Philip Sheldrake

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Tag: personal data

Webinar on identity, interpersonal data and collective minds for SSI Meetup

boy with painted face

I was delighted to accept an invitation from Alex Preukschat to host a webinar earlier this week on the topic of digital identity for SSImeetup.org. My presentation is based on the reciprocally-defining, inseparable conceptions of identity, relationships, and personal data — or interpersonal data as I like to call it after my AKASHA colleague Mihai Alisie unjumbled my previous garbled attempts to make a distinction.

The presentation can be downloaded as a PDF here, and can be viewed as a Slideshare and video below. Please get in touch if you want to discuss any facet, over a cup of the good stuff if you find yourself London way.

 


Photo by Sharon McCutcheon.

The interpersonal data at the heart of all human digital systems, including markets

The ecosystem of a coral reef

In light of the Radical Markets book chapter entitled Data as Labor, its co-author Glen Weyl invited me to write this post for the RadicalxChange blog, published 9 Feb 2019.


The RadicalxChange mission dedicates the community to “using dramatically expanded competitive, free and open market mechanisms to reduce inequality, build widely-shared prosperity, heal global political divides and build a richer and more cooperative social life.”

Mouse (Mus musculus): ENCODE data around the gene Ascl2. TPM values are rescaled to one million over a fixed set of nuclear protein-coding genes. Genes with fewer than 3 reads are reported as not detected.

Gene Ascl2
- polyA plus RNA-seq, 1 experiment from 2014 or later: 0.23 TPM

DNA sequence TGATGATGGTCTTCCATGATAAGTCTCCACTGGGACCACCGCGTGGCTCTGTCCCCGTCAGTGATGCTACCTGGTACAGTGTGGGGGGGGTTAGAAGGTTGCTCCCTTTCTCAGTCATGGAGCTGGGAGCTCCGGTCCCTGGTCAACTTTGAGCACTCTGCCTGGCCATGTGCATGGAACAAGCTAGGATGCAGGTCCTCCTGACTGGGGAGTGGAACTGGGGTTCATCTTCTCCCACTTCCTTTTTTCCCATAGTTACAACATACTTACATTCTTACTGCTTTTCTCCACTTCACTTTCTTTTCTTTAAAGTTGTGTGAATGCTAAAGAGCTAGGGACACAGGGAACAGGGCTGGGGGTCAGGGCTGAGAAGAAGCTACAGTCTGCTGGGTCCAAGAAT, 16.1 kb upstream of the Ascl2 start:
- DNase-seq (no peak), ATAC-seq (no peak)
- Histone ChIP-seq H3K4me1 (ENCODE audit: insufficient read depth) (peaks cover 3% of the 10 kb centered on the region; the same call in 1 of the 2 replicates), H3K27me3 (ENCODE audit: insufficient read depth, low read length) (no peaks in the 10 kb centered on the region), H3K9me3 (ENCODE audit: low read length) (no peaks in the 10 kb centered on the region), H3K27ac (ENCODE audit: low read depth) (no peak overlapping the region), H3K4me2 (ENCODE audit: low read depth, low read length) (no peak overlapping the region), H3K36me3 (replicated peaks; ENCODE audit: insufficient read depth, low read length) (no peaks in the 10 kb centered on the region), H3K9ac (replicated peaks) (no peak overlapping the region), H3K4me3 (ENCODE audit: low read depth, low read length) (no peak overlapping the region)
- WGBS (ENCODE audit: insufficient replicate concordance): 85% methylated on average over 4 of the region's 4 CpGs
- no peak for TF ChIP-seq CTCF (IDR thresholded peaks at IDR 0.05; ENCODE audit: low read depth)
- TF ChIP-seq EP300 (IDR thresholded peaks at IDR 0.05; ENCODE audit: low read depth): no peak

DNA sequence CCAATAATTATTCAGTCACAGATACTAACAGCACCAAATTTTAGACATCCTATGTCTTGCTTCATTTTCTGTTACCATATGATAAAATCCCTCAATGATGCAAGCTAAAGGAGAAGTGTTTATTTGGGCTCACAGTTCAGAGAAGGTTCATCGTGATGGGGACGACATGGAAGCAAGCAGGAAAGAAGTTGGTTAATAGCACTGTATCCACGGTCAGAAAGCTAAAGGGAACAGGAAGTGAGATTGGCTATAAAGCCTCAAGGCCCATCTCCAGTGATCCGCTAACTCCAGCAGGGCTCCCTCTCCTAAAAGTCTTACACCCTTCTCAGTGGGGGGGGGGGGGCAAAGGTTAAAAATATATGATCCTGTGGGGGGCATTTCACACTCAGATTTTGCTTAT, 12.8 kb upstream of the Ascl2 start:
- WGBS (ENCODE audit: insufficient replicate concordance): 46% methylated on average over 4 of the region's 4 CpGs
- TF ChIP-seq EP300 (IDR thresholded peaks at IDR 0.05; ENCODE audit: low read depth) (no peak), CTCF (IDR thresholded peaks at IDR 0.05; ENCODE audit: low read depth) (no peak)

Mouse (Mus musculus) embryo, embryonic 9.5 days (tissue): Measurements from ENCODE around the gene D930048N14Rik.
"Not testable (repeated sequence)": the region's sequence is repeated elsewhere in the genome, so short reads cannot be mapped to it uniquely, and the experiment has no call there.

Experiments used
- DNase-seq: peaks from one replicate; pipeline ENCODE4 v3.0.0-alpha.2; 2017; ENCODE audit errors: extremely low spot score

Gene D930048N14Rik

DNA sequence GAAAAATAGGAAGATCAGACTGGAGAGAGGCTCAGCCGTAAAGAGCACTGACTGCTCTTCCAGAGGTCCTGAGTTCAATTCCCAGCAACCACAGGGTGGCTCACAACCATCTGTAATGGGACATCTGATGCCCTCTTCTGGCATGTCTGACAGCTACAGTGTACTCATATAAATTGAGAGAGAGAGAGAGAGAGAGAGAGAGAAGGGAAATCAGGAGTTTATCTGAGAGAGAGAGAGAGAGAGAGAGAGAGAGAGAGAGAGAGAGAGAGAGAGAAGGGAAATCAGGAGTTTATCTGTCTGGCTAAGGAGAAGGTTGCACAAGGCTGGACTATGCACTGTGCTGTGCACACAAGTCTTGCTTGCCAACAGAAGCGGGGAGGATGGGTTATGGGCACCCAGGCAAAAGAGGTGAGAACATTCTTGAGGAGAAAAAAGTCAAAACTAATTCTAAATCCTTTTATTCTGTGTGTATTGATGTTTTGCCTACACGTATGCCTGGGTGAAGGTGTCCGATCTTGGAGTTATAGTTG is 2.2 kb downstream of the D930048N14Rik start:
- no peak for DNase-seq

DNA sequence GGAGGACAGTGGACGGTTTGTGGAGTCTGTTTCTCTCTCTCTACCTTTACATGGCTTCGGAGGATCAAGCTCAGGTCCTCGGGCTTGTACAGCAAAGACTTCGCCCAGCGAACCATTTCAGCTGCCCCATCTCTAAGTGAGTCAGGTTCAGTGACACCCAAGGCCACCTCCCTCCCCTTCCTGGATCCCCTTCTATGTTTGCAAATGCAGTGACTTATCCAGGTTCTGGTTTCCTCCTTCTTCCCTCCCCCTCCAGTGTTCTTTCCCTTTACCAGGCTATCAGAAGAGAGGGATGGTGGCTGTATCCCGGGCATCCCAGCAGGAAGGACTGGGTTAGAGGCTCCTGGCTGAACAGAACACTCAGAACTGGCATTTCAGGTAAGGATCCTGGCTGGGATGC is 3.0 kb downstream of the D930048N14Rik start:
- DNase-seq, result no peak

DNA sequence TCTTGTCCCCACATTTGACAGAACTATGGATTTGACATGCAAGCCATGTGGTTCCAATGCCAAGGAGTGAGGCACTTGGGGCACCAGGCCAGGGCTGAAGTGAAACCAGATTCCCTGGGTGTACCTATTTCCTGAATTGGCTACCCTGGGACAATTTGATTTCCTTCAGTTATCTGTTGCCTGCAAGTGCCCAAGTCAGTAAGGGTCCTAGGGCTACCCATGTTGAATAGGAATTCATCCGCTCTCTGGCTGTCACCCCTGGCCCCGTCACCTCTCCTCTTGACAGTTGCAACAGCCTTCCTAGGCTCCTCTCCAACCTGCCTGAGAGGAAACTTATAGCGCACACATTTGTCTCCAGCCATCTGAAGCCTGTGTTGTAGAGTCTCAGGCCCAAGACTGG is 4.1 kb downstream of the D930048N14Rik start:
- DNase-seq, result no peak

Our values are aligned and our purpose very similar, but I will describe here some important considerations in designing for personal data that may not yet have received attention by the RadicalXChange community.

Co-operating is essential

It is, I think, critical to outline the emphasis I adopt here in framing the problem and the opportunity. Whereas the RadicalxChange mission aims to have competition lead to greater co-operation, I treat competition and co-operation here as equal and concurrent. Here are two quotes by way of explanation.

The brilliant and indomitable biologist Lynn Margulis discovered that:

The view of evolution as a chronic bloody competition among individuals and species, a popular distortion of Darwin’s notion of “survival of the fittest,” dissolves before a new view of continual cooperation, strong interaction, and mutual dependence among life forms. Life did not take over the globe by combat, but by networking.

And the progenitor of the invisible hand himself, Adam Smith in the Wealth of Nations, actually considered his Theory of Moral Sentiments to be the superior work. It is, as Gintis et al write, the perfect counterbalance.

Effective policies are those that support socially valued outcomes not only by harnessing selfish motives [Wealth of Nations / competition] to socially valued ends, but also by evoking, cultivating, and empowering public-spirited motives [Theory of Moral Sentiments / co-operation].

I had such a blend in mind a few years ago when I had a stab at defining the meaning of business beyond the outworn credo of shareholder value and the Newtonian simplicity of customer-centricity; that is, to establish and drive mutual value creation. Competitive and co-operative.
Read more

The misleading name, metaphor defiance, and awesome potential of “personal data” — part 3 of 3

In the first post of this series I asserted that data is data. In other words, it's not like anything else. The second post explored and dismissed conceptualisations of data-as-property and data-as-labour. This, the last post in this series, explores data-as-reputation, data-as-public-good, and data-as-me, and then points to some architectural principles for a new direction — interpersonal data.

The problem of the way we frame the opportunity and problem

Data-as-reputation

Rachel Botsman discusses reputation scoring in her book What's Mine Is Yours (check your library), and summarises the opportunity in a later magazine article: